Army veteran to take over at Wounded Warrior Project after troubles
HONOLULU – The head of the military agency that searches for and identifies the remains of missing servicemen is resigning after just one year to take over a troubled nonprofit that cares for wounded troops.
Michael Linnington became the director of the Defense POW/MIA Accounting Agency last summer. He plans to leave next month to become the CEO of the Wounded Warrior Project.
Linnington became the leader of the POW/MIA mission at the Pentagon after Congress and groups that advocate for families of the missing had criticized the way the military was handling identifications.
Since Linnington took the helm, the agency's laboratories have nearly doubled the identifications of missing servicemen.
At the Wounded Warrior Project, Linnington will lead a nonprofit that has been criticized for lavish spending. The New York Times and CBS News in January reported employees, veterans and charity watchdogs were complaining the organization was profiteering off veterans.
Linnington said in a phone interview he hadn't planned on leaving the POW/MIA agency so soon and wasn't looking for a new job. But he said the opportunity at the Wounded Warrior Project was for "incredibly noble work."
"I'm very proud of the things we've done at the DPAA over the past year but I was approached by a group that needed some leadership in caring for our wounded warriors. I'm a 35-year soldier. I brought soldiers to combat and welcomed many of them home that were grievously wounded," Linnington said in a phone interview.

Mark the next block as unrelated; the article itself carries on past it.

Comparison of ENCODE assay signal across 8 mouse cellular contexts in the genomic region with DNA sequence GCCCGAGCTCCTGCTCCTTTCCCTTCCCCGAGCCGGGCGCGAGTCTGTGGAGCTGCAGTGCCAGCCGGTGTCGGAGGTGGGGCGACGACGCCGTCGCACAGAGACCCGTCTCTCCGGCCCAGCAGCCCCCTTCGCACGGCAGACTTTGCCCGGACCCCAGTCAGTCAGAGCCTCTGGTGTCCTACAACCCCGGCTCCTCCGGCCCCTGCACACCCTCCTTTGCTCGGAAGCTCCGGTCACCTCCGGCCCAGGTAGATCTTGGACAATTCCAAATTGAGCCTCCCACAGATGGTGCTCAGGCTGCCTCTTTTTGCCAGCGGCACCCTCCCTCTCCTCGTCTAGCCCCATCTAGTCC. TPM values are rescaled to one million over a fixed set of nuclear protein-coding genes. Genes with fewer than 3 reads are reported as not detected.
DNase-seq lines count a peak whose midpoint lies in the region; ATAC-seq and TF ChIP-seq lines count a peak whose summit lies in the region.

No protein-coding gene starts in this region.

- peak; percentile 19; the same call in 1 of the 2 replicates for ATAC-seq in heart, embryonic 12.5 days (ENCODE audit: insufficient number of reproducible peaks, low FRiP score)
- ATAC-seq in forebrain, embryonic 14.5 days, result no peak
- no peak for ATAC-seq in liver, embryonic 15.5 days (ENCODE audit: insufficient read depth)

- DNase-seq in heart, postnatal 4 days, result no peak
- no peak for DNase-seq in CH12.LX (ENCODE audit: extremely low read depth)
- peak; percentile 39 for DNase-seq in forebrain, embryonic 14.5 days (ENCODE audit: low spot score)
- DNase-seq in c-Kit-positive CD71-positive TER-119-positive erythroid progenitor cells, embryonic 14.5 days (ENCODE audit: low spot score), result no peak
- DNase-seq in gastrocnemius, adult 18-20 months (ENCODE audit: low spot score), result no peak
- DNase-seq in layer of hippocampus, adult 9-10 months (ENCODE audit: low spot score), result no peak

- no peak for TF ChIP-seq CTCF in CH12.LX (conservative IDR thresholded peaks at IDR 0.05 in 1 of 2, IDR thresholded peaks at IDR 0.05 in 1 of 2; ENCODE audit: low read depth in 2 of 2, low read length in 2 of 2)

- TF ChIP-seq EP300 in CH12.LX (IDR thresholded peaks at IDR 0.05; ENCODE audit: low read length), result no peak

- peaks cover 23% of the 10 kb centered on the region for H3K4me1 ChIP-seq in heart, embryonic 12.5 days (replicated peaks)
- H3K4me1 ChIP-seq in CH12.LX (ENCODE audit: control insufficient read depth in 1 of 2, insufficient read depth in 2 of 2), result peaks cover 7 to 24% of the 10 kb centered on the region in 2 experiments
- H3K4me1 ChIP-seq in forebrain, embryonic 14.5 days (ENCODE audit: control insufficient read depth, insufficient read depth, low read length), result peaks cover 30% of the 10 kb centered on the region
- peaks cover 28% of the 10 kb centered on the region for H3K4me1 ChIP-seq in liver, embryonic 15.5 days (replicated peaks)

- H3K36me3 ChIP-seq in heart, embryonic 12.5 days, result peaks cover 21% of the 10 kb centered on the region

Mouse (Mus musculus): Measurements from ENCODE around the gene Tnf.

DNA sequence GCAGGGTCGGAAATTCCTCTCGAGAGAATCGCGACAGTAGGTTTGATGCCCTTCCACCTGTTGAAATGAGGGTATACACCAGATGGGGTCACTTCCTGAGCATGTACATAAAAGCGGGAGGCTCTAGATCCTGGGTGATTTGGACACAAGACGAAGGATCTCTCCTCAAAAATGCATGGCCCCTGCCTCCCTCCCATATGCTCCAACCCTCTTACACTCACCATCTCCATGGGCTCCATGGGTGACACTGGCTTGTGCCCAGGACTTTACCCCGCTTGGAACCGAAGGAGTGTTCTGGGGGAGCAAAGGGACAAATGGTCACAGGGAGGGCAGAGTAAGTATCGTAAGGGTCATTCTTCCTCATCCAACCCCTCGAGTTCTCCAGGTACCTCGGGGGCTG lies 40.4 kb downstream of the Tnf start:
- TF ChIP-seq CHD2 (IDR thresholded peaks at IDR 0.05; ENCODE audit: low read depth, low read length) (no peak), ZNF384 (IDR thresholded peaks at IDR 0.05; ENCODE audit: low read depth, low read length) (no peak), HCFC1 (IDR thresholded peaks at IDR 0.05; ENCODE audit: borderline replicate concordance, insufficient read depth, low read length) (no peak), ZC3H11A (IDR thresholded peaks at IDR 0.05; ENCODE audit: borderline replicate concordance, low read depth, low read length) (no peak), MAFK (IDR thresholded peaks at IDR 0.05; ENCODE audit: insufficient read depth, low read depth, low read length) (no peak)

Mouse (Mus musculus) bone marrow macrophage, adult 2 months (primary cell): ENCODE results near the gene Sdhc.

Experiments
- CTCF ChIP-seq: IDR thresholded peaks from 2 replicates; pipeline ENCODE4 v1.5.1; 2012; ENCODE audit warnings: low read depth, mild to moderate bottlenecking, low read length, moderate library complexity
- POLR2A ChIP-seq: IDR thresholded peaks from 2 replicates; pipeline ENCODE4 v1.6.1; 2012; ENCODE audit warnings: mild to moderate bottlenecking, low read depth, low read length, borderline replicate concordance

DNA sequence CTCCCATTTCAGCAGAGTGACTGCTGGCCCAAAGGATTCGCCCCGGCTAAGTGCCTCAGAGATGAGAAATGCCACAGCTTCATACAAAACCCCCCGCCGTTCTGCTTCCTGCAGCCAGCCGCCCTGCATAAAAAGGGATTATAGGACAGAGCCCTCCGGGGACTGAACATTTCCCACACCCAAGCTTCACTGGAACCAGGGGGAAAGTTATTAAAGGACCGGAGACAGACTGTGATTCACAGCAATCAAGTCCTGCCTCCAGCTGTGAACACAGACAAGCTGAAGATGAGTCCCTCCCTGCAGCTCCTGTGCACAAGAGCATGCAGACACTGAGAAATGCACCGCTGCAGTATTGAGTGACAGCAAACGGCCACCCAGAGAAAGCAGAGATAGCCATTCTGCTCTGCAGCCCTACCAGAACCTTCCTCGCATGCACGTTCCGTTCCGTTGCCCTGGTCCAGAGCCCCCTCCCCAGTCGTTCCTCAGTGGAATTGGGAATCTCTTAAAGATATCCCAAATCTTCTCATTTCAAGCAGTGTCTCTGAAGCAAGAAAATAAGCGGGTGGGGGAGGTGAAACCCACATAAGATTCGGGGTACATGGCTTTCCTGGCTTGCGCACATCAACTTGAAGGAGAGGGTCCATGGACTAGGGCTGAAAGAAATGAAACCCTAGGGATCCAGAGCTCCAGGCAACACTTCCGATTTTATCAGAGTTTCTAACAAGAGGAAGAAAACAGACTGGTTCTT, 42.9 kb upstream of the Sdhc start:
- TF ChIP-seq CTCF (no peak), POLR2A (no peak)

Reports on the Wounded Warrior Project by CBS News and The Times described extravagant parties and last-minute, business-class air travel at the nonprofit. One former employee compared it to "what the military calls fraud, waste and abuse."
The Jacksonville, Florida-based organization's directors fired two executives after hiring outside legal counsel and forensic accounting consultants to conduct an independent review of its records and interview current and former employees.
The military's efforts to find and identify missing remains have suffered from many problems over many decades.
In 2014, the AP disclosed an internal Pentagon report that said a DPAA predecessor organization — the Hawaii-based Joint POW/MIA Accounting Command — was wasteful, acutely dysfunctional and often mismanaged.
Shortly afterward, the Government Accountability Office issued a report saying the MIA accounting effort was hampered by weak leadership, infighting and a fragmented approach to planning.
The Pentagon later streamlined the change of command and made other organizational changes.
Linnington, who retired from the Army as a lieutenant general before assuming a civilian role at the Pentagon, said consolidating the Defense Department agencies responsible for identifying missing servicemen has helped.
Ann Mills-Griffiths, chairwoman of the board at the National League of POW/MIA Families, said she was surprised by Linnington's announcement. She said he had told her group last year he was at the agency for the long haul, meaning the next 10 years.
"I can only say it was a total shock. Just stunning and unexpected," Mills-Griffiths said.
Linnington said his successor should have compassion, integrity, teamwork, respect and innovation.
"If we continue to focus on our families and providing families the fullest possible accounting of their loved ones, based on those values, I think we'll be fine," he said.